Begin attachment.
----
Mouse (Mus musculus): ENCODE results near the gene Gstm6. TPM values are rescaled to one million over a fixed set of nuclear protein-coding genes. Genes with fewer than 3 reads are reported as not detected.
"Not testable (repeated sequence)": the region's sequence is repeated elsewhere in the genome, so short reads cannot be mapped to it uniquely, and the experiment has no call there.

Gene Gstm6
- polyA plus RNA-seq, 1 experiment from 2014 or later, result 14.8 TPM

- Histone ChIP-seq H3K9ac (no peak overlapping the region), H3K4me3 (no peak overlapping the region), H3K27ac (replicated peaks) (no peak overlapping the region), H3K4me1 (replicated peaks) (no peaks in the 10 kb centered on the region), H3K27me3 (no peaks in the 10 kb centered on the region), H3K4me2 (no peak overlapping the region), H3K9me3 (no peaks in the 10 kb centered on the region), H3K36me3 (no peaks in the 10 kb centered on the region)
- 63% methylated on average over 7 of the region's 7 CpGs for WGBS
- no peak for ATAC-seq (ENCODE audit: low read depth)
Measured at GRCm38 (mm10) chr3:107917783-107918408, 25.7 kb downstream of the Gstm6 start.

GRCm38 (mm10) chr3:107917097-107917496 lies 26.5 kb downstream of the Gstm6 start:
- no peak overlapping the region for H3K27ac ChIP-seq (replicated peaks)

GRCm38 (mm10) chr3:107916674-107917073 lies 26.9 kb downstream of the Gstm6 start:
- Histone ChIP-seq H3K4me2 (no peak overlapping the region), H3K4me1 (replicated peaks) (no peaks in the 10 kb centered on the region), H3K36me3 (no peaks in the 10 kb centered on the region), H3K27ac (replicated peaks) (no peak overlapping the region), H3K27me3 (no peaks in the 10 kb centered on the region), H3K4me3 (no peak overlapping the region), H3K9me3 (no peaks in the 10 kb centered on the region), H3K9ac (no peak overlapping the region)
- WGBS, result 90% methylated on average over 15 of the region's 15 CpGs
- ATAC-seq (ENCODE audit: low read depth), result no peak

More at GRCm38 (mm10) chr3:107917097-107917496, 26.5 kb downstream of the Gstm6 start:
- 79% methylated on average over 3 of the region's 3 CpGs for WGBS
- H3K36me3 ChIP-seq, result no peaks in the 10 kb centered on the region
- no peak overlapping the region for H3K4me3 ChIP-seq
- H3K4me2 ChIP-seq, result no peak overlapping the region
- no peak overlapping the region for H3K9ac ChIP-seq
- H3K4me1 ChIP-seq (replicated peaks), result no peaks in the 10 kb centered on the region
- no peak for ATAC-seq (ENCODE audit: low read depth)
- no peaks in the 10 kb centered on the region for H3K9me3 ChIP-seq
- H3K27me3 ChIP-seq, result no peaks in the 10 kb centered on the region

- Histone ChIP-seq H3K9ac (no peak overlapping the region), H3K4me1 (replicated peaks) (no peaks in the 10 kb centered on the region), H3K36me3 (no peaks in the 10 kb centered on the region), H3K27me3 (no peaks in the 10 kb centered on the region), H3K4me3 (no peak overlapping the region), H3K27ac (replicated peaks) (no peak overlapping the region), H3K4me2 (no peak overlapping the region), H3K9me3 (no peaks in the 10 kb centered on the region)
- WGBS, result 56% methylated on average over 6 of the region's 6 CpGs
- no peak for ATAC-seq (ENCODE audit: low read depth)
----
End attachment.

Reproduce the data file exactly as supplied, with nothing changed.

Mouse (Mus musculus): ENCODE results near the gene Gstm6. TPM values are rescaled to one million over a fixed set of nuclear protein-coding genes. Genes with fewer than 3 reads are reported as not detected.
"Not testable (repeated sequence)": the region's sequence is repeated elsewhere in the genome, so short reads cannot be mapped to it uniquely, and the experiment has no call there.

Gene Gstm6
- polyA plus RNA-seq, 1 experiment from 2014 or later, result 14.8 TPM

- Histone ChIP-seq H3K9ac (no peak overlapping the region), H3K4me3 (no peak overlapping the region), H3K27ac (replicated peaks) (no peak overlapping the region), H3K4me1 (replicated peaks) (no peaks in the 10 kb centered on the region), H3K27me3 (no peaks in the 10 kb centered on the region), H3K4me2 (no peak overlapping the region), H3K9me3 (no peaks in the 10 kb centered on the region), H3K36me3 (no peaks in the 10 kb centered on the region)
- 63% methylated on average over 7 of the region's 7 CpGs for WGBS
- no peak for ATAC-seq (ENCODE audit: low read depth)
Measured at GRCm38 (mm10) chr3:107917783-107918408, 25.7 kb downstream of the Gstm6 start.

GRCm38 (mm10) chr3:107917097-107917496 lies 26.5 kb downstream of the Gstm6 start:
- no peak overlapping the region for H3K27ac ChIP-seq (replicated peaks)

GRCm38 (mm10) chr3:107916674-107917073 lies 26.9 kb downstream of the Gstm6 start:
- Histone ChIP-seq H3K4me2 (no peak overlapping the region), H3K4me1 (replicated peaks) (no peaks in the 10 kb centered on the region), H3K36me3 (no peaks in the 10 kb centered on the region), H3K27ac (replicated peaks) (no peak overlapping the region), H3K27me3 (no peaks in the 10 kb centered on the region), H3K4me3 (no peak overlapping the region), H3K9me3 (no peaks in the 10 kb centered on the region), H3K9ac (no peak overlapping the region)
- WGBS, result 90% methylated on average over 15 of the region's 15 CpGs
- ATAC-seq (ENCODE audit: low read depth), result no peak

More at GRCm38 (mm10) chr3:107917097-107917496, 26.5 kb downstream of the Gstm6 start:
- 79% methylated on average over 3 of the region's 3 CpGs for WGBS
- H3K36me3 ChIP-seq, result no peaks in the 10 kb centered on the region
- no peak overlapping the region for H3K4me3 ChIP-seq
- H3K4me2 ChIP-seq, result no peak overlapping the region
- no peak overlapping the region for H3K9ac ChIP-seq
- H3K4me1 ChIP-seq (replicated peaks), result no peaks in the 10 kb centered on the region
- no peak for ATAC-seq (ENCODE audit: low read depth)
- no peaks in the 10 kb centered on the region for H3K9me3 ChIP-seq
- H3K27me3 ChIP-seq, result no peaks in the 10 kb centered on the region

- Histone ChIP-seq H3K9ac (no peak overlapping the region), H3K4me1 (replicated peaks) (no peaks in the 10 kb centered on the region), H3K36me3 (no peaks in the 10 kb centered on the region), H3K27me3 (no peaks in the 10 kb centered on the region), H3K4me3 (no peak overlapping the region), H3K27ac (replicated peaks) (no peak overlapping the region), H3K4me2 (no peak overlapping the region), H3K9me3 (no peaks in the 10 kb centered on the region)
- WGBS, result 56% methylated on average over 6 of the region's 6 CpGs
- no peak for ATAC-seq (ENCODE audit: low read depth)